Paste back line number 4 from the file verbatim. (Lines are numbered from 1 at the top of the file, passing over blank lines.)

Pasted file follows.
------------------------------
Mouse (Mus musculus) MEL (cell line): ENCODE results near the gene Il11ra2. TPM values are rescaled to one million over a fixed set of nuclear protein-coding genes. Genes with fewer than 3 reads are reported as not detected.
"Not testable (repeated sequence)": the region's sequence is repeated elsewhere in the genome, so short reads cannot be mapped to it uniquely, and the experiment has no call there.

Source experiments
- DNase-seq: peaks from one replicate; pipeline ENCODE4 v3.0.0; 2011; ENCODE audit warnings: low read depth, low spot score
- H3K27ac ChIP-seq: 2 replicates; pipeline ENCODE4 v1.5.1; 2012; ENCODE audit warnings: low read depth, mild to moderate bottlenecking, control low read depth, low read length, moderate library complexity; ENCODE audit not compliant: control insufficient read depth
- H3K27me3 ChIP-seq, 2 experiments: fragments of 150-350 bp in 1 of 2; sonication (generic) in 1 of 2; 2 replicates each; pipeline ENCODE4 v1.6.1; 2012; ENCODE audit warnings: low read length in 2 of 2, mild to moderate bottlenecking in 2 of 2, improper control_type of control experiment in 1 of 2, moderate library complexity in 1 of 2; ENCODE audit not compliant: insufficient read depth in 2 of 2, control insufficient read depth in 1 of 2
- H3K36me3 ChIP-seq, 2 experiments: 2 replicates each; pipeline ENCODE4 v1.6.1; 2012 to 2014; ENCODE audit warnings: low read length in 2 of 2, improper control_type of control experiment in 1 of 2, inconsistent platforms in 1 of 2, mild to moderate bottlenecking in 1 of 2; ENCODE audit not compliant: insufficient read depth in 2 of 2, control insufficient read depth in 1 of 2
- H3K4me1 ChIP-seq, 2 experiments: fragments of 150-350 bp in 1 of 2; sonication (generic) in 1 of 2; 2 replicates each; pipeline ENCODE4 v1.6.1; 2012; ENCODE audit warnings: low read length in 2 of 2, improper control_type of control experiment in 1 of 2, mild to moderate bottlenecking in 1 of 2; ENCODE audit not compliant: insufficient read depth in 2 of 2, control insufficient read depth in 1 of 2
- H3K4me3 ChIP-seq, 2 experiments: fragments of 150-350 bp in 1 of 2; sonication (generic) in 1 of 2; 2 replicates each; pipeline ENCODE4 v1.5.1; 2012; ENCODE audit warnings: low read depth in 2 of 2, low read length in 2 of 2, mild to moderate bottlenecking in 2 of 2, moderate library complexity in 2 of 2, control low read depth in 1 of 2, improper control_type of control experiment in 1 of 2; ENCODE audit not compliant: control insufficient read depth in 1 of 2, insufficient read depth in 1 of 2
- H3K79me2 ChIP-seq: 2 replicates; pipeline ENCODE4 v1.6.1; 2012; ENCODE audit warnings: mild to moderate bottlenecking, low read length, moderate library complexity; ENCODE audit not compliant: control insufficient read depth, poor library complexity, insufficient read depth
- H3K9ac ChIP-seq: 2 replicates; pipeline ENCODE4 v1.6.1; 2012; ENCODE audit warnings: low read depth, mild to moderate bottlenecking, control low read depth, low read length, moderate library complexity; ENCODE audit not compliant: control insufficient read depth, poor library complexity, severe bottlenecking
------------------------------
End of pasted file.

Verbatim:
- DNase-seq: peaks from one replicate; pipeline ENCODE4 v3.0.0; 2011; ENCODE audit warnings: low read depth, low spot score